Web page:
It is possible to trim the fat with kettlebells. However, by way of caveat, the weight-loss effectiveness of kettlebell training hinges on how they are applied. I only mention this because a study cited by Danial Liberman in his book Exercised, convincingly demonstrated that conventional resistance training, when pitted against cardio, was woeful at facilitating weight loss. Liberman describes the intervention thus:
‘One randomised control study that compared the effects of cardio and weights on overweight and obese adults found that individuals prescribed just weights barely lost any body fat but those prescribed twelve miles a week of running lost substantial amounts of fat, especially harmful organ fat,’ (Exercised: The Science of Physical Activity, Rest & Health).
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Can kettlebells help lose weight?
Instructive though the study is, the intervention applied is rife with limitations and ambiguities. Consequently, we should be careful concerning the conclusions we draw from it.
For example, precisely no information is provided on the type of weight training program those overweight adults were prescribed. If it consisted of biceps curls, cable crossovers, and reverse wrist rolls, then it’s no wonder those poor guinea pigs didn’t lose any pork.
Furthermore, the study as described by Liberman does not outline fundamental training principles such as volume, overload, and intensity. It would be helpful to know the sets, reps, rest times and weight as a percentage of maximal lifts the subjects were prescribed.
How to lose weight with kettlebells
Adjusting those training principles – cranking up the volume, say, or ramping up the intensity – can exert a dramatic effect on how the body responds to exercise. Three light sets of eight reps of cable crossovers obviously won’t sufficiently stimulate the physiological systems needed to elicit the sort of metabolic response that results in the utilisation of fat for energy.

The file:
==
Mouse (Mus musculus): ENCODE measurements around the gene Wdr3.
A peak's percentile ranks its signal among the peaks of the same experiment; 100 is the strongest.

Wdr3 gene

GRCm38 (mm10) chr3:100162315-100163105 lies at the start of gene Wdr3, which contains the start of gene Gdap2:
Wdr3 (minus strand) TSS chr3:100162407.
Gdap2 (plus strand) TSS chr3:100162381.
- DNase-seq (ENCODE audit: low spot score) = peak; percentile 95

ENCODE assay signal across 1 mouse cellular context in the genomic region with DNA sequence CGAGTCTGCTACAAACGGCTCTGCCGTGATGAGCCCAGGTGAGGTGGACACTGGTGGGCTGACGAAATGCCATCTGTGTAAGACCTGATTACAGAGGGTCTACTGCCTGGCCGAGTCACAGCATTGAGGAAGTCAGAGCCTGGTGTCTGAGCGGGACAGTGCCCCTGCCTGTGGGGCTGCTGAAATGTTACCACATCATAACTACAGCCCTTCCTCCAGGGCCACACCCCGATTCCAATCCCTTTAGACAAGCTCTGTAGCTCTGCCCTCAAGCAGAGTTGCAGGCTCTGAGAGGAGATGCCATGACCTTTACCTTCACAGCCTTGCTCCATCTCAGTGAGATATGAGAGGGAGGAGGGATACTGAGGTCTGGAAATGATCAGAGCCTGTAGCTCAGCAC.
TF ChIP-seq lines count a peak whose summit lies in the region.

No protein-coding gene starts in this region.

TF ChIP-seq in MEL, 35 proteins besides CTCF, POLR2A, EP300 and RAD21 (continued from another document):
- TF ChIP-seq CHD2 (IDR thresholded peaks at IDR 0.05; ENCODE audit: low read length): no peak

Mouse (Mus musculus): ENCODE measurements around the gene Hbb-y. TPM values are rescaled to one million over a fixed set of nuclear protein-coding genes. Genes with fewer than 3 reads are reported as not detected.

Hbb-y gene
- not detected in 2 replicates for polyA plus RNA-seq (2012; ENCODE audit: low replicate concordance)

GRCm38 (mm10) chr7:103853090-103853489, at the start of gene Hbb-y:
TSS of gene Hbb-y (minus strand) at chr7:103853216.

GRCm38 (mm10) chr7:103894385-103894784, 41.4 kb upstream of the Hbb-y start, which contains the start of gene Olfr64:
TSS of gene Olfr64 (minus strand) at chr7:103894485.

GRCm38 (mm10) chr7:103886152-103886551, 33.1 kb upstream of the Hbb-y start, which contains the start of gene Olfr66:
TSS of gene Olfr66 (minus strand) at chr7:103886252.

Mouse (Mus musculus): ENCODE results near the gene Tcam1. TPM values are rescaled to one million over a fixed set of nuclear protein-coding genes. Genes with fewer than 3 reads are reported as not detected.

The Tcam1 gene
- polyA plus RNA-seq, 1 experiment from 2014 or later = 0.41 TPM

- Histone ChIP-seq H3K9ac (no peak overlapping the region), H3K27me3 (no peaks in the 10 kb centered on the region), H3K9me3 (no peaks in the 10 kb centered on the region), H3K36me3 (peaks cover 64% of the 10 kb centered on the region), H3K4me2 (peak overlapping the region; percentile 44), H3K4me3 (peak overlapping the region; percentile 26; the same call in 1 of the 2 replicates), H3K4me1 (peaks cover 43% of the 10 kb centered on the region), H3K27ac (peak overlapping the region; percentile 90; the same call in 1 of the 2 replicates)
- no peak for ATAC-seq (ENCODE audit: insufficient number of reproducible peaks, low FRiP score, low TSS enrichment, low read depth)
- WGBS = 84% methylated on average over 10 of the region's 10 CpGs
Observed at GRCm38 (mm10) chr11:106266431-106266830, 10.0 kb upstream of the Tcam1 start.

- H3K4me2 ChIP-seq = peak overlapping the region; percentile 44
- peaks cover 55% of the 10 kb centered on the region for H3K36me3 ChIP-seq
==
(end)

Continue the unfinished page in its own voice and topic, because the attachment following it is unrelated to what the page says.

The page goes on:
However, contrast the previous protocol – sets, reps, rest – with a five-minute kettlebell snatch AMRAP (as many reps as possible). Though comparatively short as kettlebell AMRAPs go, even five minutes of successive snatching will cause your heart rate to spike through the roof.
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HIIT kettlebell training can help lose weight
As well as activating your aerobic energy system, snatches stimulate a score of muscles including all of those of the posterior chain. What do you get from doing biceps curls, besides an ego-boosting pump and a bump in vasodilation?
The above study is botched because it fails to evaluate the effects of more involved resistance training methods. It assumes, but worse, leads the reader to assume, that all resistance training was created equal.
However, as the following discussion and the workouts below aim to show, some forms of resistance training are far superior to others.
Can kettlebells help lose weight?
So, can kettlebell training facilitate weight loss? The short answer is yes, you can burn fat and lose unwanted weight with kettlebell training. But if kettlebells are a form of resistance training, how can they help you lose weight? Didn’t the above study denounce weightlifting as a suboptimal method of ameliorating unhealthy body composition?
The study outcomes are consistent with a conventional weight training program, one characterised by an overabundance of inferior isolation exercises and the gross misuse of time. (Is it necessary to rest for two minutes after a set of ten crunches?)